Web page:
A clear ethical mind is needed to avoid these follies. But this requires a fair understanding of objective ethical principles, without which one may be tempted to repeat what an old senator of the realm said a few years ago during a public debate, “what is ethical to you is not ethical to me.” In this case, the strength of the law, which springs from the truth and justice, yields to the power of the strong.
We all could use a good guide. For me, Pope Emeritus Benedict XVI is one such guide. He remains (for me) the world’s foremost living theologian and intellectual. In discussing the moral foundations of a free state, he examines the ethical foundations of the law, and poses this question: Are there not some things that can never be legalized, things that always remain wrong? And are there not some things that always remain absolutely legally binding, things that precede every majority decision, things that majority decision must respect?
From the essence of what it is to be human, there follow, in Benedict’s view, unconditional values that cannot be altered by shifts in parliamentary (or judicial) majorities. Of course, the numbers count in reckoning majorities, but truth and justice, not numbers, always decide what is right and what is wrong.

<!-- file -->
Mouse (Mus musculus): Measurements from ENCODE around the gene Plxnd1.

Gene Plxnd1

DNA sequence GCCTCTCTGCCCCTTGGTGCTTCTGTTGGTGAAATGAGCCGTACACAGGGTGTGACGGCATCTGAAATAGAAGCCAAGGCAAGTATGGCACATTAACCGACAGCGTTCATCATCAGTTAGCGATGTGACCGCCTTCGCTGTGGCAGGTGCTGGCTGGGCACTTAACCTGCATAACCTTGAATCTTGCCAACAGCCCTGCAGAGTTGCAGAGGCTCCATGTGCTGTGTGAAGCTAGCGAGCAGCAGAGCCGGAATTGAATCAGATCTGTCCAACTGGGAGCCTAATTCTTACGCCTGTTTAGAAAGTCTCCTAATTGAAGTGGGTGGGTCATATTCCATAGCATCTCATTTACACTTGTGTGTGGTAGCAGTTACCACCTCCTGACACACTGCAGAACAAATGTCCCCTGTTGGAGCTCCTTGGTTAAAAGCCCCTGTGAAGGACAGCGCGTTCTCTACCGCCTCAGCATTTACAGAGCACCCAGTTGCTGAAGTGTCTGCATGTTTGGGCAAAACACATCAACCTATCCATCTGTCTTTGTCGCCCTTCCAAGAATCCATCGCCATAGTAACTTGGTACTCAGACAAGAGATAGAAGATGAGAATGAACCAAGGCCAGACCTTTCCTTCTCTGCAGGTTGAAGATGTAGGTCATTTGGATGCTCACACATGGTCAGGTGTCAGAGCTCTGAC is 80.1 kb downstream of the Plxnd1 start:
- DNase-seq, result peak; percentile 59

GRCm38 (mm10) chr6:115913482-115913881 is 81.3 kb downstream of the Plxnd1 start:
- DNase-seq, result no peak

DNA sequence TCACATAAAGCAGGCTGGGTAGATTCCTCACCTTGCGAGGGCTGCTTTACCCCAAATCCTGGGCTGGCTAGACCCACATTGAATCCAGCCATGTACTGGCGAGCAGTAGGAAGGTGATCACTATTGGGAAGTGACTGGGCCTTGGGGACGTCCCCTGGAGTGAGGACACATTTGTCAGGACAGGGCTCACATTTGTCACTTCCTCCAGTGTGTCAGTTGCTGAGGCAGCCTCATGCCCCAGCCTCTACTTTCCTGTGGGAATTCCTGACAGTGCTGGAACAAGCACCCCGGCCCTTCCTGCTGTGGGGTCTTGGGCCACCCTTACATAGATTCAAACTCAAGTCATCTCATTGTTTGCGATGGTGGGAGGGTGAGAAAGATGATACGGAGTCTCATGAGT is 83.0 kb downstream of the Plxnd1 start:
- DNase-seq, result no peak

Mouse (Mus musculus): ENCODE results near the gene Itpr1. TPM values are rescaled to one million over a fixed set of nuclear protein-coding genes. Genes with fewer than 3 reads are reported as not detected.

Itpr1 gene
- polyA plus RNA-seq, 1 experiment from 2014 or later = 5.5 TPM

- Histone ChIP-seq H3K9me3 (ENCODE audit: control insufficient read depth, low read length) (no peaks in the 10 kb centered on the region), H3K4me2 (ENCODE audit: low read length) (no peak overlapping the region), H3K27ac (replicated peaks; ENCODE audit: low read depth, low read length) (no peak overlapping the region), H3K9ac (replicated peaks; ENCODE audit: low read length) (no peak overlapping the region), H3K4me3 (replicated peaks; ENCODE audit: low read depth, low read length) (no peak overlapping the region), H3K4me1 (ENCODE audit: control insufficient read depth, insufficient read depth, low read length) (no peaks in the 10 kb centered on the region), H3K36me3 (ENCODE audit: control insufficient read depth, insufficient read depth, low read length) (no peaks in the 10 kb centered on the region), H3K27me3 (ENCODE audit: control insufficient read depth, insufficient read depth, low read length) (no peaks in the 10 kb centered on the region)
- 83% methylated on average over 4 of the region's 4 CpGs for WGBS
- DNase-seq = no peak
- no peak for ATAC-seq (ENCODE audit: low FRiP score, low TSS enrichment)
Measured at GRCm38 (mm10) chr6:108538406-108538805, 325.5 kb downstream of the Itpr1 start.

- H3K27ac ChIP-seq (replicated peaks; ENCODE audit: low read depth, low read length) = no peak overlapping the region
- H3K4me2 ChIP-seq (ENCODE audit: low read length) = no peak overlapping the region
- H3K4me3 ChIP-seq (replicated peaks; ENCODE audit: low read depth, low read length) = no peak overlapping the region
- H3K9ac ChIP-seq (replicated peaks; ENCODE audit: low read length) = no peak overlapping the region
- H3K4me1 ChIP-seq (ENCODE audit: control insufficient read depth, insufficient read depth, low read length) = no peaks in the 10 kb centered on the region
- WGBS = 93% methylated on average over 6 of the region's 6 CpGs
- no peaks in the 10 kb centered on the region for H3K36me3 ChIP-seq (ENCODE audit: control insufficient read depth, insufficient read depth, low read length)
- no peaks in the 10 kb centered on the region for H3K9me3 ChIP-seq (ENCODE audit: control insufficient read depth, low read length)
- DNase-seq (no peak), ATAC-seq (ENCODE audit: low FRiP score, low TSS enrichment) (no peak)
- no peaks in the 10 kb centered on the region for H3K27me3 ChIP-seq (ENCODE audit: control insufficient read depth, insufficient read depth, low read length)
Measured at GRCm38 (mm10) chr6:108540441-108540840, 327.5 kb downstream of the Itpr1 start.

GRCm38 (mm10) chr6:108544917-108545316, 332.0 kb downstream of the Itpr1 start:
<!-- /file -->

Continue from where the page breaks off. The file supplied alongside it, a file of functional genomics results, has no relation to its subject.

A bought Congress could impeach and remove a non-erring Chief Justice, enact an immoral RH law, and prevent the impeachment and removal of an impeachable and obviously guilty president. A bought High Court on the other hand, (may it never come to pass), could declare a former American and naturalized Filipino citizen as a “natural-born citizen,” in order to allow her to run for an office for which she is not constitutionally or morally qualified.
None of these could alter the truth, but we could lose the truth, if we do not watch out. We have to work extra hard to make sure this does not happen. We must not lose our grip on our moral lives. This is the key. From the derangement and idiotization of our morality flows the derangement and idiotization of our politics, not vice versa. Let us never forget that.